Fear fascinates me. That's not to say that I like to be scared. Rather, the concept of fear fascinates me - what scares people, and how they deal with it. Many things have the capacity to frighten us - monsters under the bed, or skeletons in the closet - but to lump all these reactions together provides, at best, an incomplete picture.
I divide fear into three types: instinctive, rational, and irrational. Any particular scare, of course, might combine two or all three of these types. The first type, instinctive fears, arise from the unexpected. When startled, instinctive fear causes a physical reaction. The fears of children, especially of infants, are predominantly instinctive. They are physiological reactions to external stimuli, and they have nothing to do with conscious thought.
Instinctive fears are basically beyond our control. A particularly calm and observant person might be able to avoid being startled; however, once startled, everyone behaves in much the same way. A purely physiological reaction raises our heart and respiration rates, our blood fills up with adrenalin, and so on. This is our fight-or-flight instinct, and it is extremely useful in protecting life and health. He who knows no fear gets eaten by lions.
As children mature toward adulthood, though, they develop the concept of danger; they realize that their environment can harm them. They also begin to understand that some things are beyond their control, and they develop a more conscious sense of fear. Some of these fears are quite rational. By definition, a rational fear is derived via logic, from factual evidence. For example, if a murder occurs in the neighborhood, it is perfectly reasonable to be concerned for one's safety. As such, rational fear is healthy; it protects us from danger, physical and otherwise.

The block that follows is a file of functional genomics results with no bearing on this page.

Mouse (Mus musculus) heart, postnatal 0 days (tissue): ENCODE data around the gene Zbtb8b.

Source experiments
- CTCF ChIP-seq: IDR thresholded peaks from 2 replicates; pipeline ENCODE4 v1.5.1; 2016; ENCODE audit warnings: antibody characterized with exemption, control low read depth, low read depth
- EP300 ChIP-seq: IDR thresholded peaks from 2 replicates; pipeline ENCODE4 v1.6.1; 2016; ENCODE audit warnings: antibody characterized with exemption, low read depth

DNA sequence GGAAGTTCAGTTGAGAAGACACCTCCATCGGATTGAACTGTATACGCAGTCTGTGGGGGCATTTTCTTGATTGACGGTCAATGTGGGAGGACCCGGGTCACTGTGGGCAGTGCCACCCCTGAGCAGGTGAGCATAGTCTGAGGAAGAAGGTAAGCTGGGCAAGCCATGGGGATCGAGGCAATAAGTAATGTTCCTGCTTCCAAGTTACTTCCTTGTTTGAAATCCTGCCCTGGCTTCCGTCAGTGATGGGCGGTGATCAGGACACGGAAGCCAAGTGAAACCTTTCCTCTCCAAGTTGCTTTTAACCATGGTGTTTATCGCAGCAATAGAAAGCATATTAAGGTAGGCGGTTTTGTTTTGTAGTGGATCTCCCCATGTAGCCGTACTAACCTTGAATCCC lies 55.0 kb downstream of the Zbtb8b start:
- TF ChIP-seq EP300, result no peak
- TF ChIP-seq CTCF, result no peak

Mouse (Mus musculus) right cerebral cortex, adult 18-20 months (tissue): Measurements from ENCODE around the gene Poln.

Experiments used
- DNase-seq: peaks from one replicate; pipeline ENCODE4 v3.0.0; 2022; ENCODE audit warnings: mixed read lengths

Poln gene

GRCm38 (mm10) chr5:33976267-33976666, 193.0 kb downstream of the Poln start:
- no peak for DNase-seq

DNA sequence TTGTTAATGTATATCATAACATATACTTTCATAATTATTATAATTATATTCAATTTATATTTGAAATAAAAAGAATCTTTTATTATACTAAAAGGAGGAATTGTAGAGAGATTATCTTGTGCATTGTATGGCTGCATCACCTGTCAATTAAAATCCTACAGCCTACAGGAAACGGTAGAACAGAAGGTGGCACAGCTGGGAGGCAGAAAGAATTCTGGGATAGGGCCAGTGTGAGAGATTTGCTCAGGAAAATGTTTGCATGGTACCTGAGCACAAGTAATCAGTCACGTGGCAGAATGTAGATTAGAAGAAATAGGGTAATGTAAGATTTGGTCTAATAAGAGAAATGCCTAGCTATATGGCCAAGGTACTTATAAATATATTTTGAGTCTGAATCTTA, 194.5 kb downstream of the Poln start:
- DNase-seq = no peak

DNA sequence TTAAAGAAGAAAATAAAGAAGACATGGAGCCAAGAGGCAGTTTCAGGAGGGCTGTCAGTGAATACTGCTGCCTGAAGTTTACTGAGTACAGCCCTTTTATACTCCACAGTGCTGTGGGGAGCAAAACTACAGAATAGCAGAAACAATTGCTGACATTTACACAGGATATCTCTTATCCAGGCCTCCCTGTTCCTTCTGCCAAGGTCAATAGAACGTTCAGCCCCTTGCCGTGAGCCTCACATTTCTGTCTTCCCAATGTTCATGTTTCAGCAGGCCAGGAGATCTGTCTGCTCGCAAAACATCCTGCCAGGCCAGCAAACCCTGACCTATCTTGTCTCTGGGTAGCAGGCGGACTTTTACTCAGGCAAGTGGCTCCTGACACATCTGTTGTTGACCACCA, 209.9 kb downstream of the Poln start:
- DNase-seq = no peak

By contrast, irrational fears are wholely unhealthy. They are rooted in delusion. Phobias, for example, are persistent, irrational fears of specific objects or situations. Such fears are not the product of logic, reason, or factual evidence. They serve to restrict behavior without making anyone safer as a result, and they may lead to crippling or disastrous decisions.
Generally, adults fear things with which they cannot reason and cannot control; that which they understand to be harmless holds no terror for them. For example, most adults do not fear monsters under their beds for logical reasons - if there were monsters under beds, we would have see news stories about people being attacked. Instead, we harbor rational fears that stem from past experiences, from learning and reason.
Ideally, then, a healthy individual should have no irrational fears. He should be able to assess a given situation and determine whether it poses a threat or not. This "healthy individual" may be more difficult to find than you might expect, though. Just let your significant other try explaining to you, during a particularly scary scene in the movie, that your fears are irrational....